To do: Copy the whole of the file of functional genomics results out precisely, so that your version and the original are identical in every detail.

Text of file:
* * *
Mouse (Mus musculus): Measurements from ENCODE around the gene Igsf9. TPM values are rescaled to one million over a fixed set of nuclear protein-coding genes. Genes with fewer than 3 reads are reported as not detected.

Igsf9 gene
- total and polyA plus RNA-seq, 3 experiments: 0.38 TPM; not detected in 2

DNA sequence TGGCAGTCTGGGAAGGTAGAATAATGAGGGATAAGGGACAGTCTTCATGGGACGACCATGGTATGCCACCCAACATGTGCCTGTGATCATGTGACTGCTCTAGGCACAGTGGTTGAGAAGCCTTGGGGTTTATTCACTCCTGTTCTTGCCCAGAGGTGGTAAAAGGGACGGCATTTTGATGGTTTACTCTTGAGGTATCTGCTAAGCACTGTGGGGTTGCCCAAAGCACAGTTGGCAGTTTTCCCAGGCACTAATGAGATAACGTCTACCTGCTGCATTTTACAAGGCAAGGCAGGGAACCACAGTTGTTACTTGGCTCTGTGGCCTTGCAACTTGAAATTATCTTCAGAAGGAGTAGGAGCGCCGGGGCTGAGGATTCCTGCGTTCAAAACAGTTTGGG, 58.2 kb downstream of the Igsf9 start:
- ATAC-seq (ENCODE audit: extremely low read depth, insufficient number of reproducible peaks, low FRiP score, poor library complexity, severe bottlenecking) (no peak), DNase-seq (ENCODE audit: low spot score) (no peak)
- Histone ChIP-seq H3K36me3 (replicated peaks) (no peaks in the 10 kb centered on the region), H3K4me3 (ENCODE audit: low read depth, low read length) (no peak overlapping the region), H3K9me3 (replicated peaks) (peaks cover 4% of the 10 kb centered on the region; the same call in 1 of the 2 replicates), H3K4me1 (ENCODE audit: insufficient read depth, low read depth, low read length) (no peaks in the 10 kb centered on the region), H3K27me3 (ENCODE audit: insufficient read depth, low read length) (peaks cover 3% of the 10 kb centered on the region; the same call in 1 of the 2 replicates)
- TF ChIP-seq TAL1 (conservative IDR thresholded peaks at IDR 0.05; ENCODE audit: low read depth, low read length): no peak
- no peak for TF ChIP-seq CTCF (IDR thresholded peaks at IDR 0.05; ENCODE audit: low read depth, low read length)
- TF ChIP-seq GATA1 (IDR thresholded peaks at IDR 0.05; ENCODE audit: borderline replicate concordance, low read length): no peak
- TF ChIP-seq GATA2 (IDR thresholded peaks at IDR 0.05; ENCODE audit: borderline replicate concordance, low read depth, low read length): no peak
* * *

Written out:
Mouse (Mus musculus): Measurements from ENCODE around the gene Igsf9. TPM values are rescaled to one million over a fixed set of nuclear protein-coding genes. Genes with fewer than 3 reads are reported as not detected.

Igsf9 gene
- total and polyA plus RNA-seq, 3 experiments: 0.38 TPM; not detected in 2

DNA sequence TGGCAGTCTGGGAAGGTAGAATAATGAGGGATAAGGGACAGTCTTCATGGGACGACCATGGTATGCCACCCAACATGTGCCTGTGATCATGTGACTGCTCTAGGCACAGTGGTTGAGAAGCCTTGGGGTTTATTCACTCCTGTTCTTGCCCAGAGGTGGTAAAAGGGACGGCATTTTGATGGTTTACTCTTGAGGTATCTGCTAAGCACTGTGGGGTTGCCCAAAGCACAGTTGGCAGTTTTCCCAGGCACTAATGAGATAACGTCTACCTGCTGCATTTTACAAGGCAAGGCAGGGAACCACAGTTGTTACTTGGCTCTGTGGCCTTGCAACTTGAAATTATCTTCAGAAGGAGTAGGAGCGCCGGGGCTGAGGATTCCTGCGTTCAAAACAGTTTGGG, 58.2 kb downstream of the Igsf9 start:
- ATAC-seq (ENCODE audit: extremely low read depth, insufficient number of reproducible peaks, low FRiP score, poor library complexity, severe bottlenecking) (no peak), DNase-seq (ENCODE audit: low spot score) (no peak)
- Histone ChIP-seq H3K36me3 (replicated peaks) (no peaks in the 10 kb centered on the region), H3K4me3 (ENCODE audit: low read depth, low read length) (no peak overlapping the region), H3K9me3 (replicated peaks) (peaks cover 4% of the 10 kb centered on the region; the same call in 1 of the 2 replicates), H3K4me1 (ENCODE audit: insufficient read depth, low read depth, low read length) (no peaks in the 10 kb centered on the region), H3K27me3 (ENCODE audit: insufficient read depth, low read length) (peaks cover 3% of the 10 kb centered on the region; the same call in 1 of the 2 replicates)
- TF ChIP-seq TAL1 (conservative IDR thresholded peaks at IDR 0.05; ENCODE audit: low read depth, low read length): no peak
- no peak for TF ChIP-seq CTCF (IDR thresholded peaks at IDR 0.05; ENCODE audit: low read depth, low read length)
- TF ChIP-seq GATA1 (IDR thresholded peaks at IDR 0.05; ENCODE audit: borderline replicate concordance, low read length): no peak
- TF ChIP-seq GATA2 (IDR thresholded peaks at IDR 0.05; ENCODE audit: borderline replicate concordance, low read depth, low read length): no peak